Tropical Storm Ian near hurricane, Florida path shifts again

Tropical Storm Ian, growing to near hurricane strength late Sunday night with winds of 65 mph, is still on track for a Florida landfall this week but there remains significant uncertainty of its track in the next 3 to 5 days.

In its 11 pm Sunday update, the National Hurricane Center shifted its projected path for Ian east again toward Florida.

The latest track forecasts Ian to make landfall north of Tampa Bay on Thursday evening as a Category 1 hurricane with maximum-sustained winds of 90 mph. This after Ian is expected to significantly increase in strength to a Cat 2 storm with winds of 100 mph by Monday night and to a Category 4 hurricane with winds of 130 mph off the coast of Southwest Florida on Wednesday morning.

But computer forecast models still aren’t in perfect alignment on where the storm may go – a landfall north of the Tampa Bay area or one farther north in Florida’s panhandle.

“The official track forecast has been shifted somewhat to the east of the previous one and is mainly a blend of the latest ECMWF and GFS [forecast model] predictions,” NHC forecasters said Sunday night. “It should again be stressed that there is still significant uncertainty in the track of Ian, especially in the 3-5 day time frame.”

“Users should not focus on the details of the track forecast at longer time ranges.”

Whether it’s a direct hit in west Central Florida or in the panhandle, future Hurricane Ian will have a significant impact on the weather in Florida this week.

“Regardless of Ian’s exact track and intensity, there is a risk of dangerous storm surge, hurricane-force winds, and heavy rainfall along the west coast of Florida and the Florida Panhandle by the middle of this week, and residents in Florida should ensure they have their hurricane plan in place,” the hurricane center warned.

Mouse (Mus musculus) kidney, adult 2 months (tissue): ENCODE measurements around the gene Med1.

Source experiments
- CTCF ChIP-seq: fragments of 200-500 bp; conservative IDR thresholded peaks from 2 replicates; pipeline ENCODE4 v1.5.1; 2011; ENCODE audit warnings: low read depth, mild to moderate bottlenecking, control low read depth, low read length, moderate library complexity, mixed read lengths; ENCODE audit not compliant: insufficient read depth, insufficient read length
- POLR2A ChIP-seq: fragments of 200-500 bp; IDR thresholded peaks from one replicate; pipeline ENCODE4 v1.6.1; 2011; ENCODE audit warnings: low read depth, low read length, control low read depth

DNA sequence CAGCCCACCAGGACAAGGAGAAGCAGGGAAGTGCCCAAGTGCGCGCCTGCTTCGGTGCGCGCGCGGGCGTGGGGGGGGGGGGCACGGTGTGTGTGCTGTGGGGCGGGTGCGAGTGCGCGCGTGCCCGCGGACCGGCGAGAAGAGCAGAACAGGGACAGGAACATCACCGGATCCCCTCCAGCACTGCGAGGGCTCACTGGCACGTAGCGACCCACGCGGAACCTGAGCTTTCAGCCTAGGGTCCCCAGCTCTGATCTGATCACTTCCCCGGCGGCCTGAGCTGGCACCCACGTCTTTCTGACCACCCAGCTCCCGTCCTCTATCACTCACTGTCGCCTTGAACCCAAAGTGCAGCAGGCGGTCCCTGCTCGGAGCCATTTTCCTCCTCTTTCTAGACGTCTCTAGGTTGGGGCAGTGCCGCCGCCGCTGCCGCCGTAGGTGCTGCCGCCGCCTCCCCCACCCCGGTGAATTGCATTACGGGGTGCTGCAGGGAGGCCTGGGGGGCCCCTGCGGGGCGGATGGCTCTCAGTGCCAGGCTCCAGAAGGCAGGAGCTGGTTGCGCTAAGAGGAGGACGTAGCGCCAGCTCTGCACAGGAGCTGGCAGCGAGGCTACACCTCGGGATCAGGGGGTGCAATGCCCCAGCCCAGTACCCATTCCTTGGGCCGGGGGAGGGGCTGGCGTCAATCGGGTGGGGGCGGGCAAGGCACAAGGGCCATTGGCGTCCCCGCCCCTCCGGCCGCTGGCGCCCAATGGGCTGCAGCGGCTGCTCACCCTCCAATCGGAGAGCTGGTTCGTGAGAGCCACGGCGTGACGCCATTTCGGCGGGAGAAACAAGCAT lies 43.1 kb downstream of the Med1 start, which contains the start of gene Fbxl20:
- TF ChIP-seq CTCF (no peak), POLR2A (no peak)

“Follow any advice given by local officials and closely monitor updates to the forecast.”

The next forecast track adjustment from the NHC is scheduled for 5 am Monday.

At 11 pm Sunday, Ian was located about 140 miles south of Grand Cayman and 390 miles southeast of the western tip of Cuba, moving northwest at 13 mph. Ian’s tropical-storm-force winds extend outward up to 70 miles from its center.

The hurricane center said a Tropical Storm Warning was in effect for the lower Florida Keys, from the Seven Mile Bridge south to Key West, including the Dry Tortugas.

A Tropical Storm Watch was issued for Englewood southward to Chokoloskee on Florida’s west coast.

A Storm Surge Watch was issued for the Keys from the Card Sound Bridge westward to Key West and the Dry Tortugas, and for Florida’s west coast from Englewood southward to the Card Sound Bridge, and for Florida Bay.

Hurricane Warnings remain for Grand Cayman and parts of Cuba, where significant wind and storm impacts are expected within the next 36 hours.

“Maximum sustained winds have increased to near 65 mph with higher gusts,” the NHC said Sunday. “Additional strengthening is forecast tonight, followed by more rapid strengthening on Monday and Tuesday. Ian is forecast to become a hurricane by early Monday and a major hurricane on Tuesday.”

Tropical storm conditions are expected in the warning area in the lower Florida Keys on Tuesday. Tropical storm conditions are possible within the watch area along the Florida west coast by Tuesday evening.

“Considerable flooding impacts are possible later this week in west central Florida,” the NHC said. “Additional flash and urban flooding, and flooding on rivers across the Florida Peninsula and parts of the Southeast cannot be ruled out for later this week.”